It’s been a busy summer for Chad Michael George, Kade Gianinetti and Jared Schwartz.
The partners who started The Way Back decided to close up shop at 4132 W. 38th Ave. and move to a yet-to-be-announced spot on the more heavily foot-trafficked Tennyson Street. But before that got underway, they’d decided start a whole new project, and it’s much larger.
This week, they opened Wayward inside the Little Raven Street space that housed Zengo for 14 years.
The 150-seat room is larger than George, Gianinetti and Schwartz ever thought they wanted to work with, but they were made an offer they couldn’t refuse.
“The way we looked at it is we’ve got this 50-seat restaurant on the northwest edge of Denver that got nothing but great reviews and regulars. That made us feel really like, ‘OK, people get this. They want responsibly sourced food,'” George said. “But we’re screaming into this tiny, underpowered microphone. This is a megaphone for us to preach our gospel.”
They’re only a few days in, but early reception of the space, designed by Denver-based Raw Creative and Scout Interiors, and the food, dreamed up by chef Patrick Kelly, has been warm.
Kelly came to Denver last year to take on the executive chef role at Panzano, and while he sites that experience with Italian cuisine as well as some French as influences on his Wayward menu, the big thing reflected there is his dozen or so years in the Bay Area.
“We are, just like The Way Back, focused on hyperlocal, sustainable, proper rearing practices for our proteins. A lot of these dishes were evolutions of places I’ve worked in the past. … Californian cuisine is kind of like that market-driven situation and it really feeds well into what we’re trying to do here, which is great, I’m really excited about that philosophy.”
Wayward’s menu is vegetable-forward, though not strictly vegetarian, and broken down into bites, pasta and grains, shareable plates meant for two and large plates meant for two to four. Just like The Way Back, it’ll be seasonal and, as Kelly said, local, sustainable and market-driven.
“For example, the eggplant — we have a smoky eggplant puree and I found these fairytale eggplants and kind of partnered up with a couple local farmers,” he said. “Kilt Farm (in Longmont) is the one supplying in bulk, but it was Acres at Warren Tech (in Lakewood) that was the first one at the market that I saw doing it. I was super excited that somebody’s doing heirloom eggplants, so it was immediately, ‘OK, let’s retool. Let’s create something with this.’”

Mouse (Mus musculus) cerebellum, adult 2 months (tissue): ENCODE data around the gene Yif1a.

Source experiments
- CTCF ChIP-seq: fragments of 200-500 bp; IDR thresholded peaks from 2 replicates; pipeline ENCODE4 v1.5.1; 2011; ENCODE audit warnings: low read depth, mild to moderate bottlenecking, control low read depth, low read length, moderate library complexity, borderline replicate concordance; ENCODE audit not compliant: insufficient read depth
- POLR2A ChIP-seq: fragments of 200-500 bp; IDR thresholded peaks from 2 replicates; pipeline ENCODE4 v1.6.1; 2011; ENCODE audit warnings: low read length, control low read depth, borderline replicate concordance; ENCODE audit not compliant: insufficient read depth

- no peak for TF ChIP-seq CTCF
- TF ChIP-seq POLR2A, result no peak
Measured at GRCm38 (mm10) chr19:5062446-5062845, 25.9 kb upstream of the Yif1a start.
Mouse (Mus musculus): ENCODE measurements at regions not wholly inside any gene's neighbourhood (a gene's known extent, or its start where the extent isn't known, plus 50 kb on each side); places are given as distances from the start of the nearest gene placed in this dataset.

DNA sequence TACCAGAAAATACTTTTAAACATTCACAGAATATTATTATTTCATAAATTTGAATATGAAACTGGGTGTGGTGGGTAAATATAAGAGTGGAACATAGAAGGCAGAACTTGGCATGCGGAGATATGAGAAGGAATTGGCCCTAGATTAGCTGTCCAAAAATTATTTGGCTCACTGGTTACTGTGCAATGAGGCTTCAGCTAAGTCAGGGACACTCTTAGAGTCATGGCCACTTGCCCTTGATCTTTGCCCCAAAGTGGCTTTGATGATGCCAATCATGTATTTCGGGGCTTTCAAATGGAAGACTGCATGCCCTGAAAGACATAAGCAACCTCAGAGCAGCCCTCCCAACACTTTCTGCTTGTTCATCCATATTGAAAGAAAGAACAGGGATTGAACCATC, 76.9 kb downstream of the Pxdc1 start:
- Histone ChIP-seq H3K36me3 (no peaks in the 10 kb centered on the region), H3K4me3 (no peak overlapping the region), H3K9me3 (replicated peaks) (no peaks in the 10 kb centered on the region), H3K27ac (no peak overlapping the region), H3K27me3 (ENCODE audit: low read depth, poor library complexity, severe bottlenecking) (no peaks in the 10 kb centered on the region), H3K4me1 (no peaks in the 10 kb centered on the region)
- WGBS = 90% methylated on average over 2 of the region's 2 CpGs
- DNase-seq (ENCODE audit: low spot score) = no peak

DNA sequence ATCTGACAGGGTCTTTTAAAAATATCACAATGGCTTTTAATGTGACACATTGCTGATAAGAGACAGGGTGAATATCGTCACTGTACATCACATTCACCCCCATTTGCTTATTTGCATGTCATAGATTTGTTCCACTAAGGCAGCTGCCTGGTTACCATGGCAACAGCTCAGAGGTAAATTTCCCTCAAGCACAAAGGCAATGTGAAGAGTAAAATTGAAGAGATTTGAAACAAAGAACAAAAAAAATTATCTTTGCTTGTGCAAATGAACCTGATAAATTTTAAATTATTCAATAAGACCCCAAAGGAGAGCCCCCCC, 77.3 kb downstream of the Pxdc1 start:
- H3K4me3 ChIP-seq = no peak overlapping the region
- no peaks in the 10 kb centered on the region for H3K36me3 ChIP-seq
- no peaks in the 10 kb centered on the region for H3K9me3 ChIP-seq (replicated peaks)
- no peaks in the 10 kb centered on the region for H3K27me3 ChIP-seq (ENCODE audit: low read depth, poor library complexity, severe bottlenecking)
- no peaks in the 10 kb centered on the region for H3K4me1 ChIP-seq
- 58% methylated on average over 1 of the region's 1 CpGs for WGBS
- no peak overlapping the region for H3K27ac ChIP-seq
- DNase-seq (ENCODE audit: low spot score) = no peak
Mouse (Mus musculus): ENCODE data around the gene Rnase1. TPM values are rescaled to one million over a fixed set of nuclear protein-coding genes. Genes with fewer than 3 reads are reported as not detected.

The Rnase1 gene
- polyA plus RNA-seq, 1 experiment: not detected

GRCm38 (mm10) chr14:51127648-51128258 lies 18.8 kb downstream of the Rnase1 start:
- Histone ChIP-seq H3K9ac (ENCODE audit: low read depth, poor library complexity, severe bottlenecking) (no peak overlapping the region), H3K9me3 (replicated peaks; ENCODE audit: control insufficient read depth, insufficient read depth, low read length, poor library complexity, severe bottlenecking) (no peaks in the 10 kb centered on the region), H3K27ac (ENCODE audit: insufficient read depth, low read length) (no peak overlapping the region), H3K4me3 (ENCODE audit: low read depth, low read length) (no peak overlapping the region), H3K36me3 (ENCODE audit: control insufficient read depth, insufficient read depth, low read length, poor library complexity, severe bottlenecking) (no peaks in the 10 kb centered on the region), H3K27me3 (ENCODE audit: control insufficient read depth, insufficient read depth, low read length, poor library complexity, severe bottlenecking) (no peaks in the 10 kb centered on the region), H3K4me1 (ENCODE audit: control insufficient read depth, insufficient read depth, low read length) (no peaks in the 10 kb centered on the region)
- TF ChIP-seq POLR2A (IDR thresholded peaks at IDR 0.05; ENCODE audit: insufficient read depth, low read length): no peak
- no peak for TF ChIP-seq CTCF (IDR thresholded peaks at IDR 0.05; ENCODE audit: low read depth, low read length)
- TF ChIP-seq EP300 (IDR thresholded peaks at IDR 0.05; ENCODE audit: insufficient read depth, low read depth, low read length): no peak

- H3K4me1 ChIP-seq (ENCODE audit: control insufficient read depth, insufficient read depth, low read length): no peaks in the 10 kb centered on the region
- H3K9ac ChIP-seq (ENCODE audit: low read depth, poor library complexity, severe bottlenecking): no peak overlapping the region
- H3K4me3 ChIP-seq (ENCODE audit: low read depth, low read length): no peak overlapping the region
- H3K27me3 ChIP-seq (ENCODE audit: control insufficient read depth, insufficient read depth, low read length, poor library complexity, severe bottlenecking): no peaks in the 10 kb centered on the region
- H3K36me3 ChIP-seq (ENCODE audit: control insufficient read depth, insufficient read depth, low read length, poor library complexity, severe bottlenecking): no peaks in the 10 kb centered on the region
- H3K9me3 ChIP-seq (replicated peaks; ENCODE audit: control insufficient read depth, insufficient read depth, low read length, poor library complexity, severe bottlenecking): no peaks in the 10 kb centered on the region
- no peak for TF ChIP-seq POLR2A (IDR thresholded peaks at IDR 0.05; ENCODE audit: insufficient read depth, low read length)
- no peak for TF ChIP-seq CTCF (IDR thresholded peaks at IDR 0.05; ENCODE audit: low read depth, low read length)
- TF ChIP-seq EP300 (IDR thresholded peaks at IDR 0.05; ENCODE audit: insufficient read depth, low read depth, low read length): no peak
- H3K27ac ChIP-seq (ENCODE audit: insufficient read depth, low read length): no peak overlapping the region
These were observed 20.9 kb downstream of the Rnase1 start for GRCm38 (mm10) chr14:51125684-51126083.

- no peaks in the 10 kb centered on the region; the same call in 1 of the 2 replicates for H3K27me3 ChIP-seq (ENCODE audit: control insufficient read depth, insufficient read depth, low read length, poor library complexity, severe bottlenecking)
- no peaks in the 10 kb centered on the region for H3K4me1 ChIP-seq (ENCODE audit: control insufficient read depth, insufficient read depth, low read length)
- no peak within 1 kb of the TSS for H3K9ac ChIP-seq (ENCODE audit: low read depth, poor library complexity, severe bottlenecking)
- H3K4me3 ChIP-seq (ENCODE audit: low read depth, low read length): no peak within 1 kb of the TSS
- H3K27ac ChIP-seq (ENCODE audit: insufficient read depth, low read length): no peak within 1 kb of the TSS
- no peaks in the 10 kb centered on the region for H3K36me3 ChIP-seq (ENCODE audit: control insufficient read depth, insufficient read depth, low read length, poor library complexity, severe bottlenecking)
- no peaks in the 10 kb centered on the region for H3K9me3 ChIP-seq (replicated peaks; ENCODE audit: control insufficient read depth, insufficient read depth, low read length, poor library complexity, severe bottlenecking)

(A note on the eggplant: You should really have the eggplant. -AD)
And it takes more than a village for a restaurant to be sustainable, especially one of this size. Kelly is working with Micro Farms in Arvada to build a custom urban farm for Wayward next season. For all their basics — onions, garlic, carrots, celery, kale, squash, etc. — Wayward is working with Tap Root, a co-op of farms in southern Colorado. The chicken on the menu is coming from Eastern Plains Natural Food Co-op in Bennett (Kelly: “It’s a truly, truly free range chicken that’s second to none. It tastes like what a chicken tasted like 100 years ago.”) Western Daughters in Denver is the partner for lamb and beef, with the lamb coming from Boulder Lamb.
It’s all coming from within 200 miles of Denver, and when a restaurant of this size wants what you’ve got, it can be a big boost for farmers who put in a huge amount of work for thin profit margins.
“And I think, you know, to be able to support the farmers and encourage them and help them make a profit … That’s the goal,” Kelly said. “In the meantime, we just like to cook.”
Wayward is open for dinner from 5 to 10 p.m. Tuesday, Wednesday, Thursday and Sunday and from 5 to 11 p.m. Friday and Saturday. Brunch service will start in a few weeks and, eventually, breakfast and lunch will be served in the café space next door.
Take a look below for more of the food and design.
The farro risotto with Anson Mills farro, Fruition Farms cacio pecora, vinegar reduction and togarashi popcorn ($16).
The fagottini with kale and ricotta pyramid pasta, crispy kale and brown butter ($18).
The Bitter-Sweet Symphony: strawberries and lime with Avua Prata Brazilian rum ($11).
The Take Your Time: Old Fashioned-style cocktail with Toki Japanese whisky, Grand Marnier and Becherovka ($13).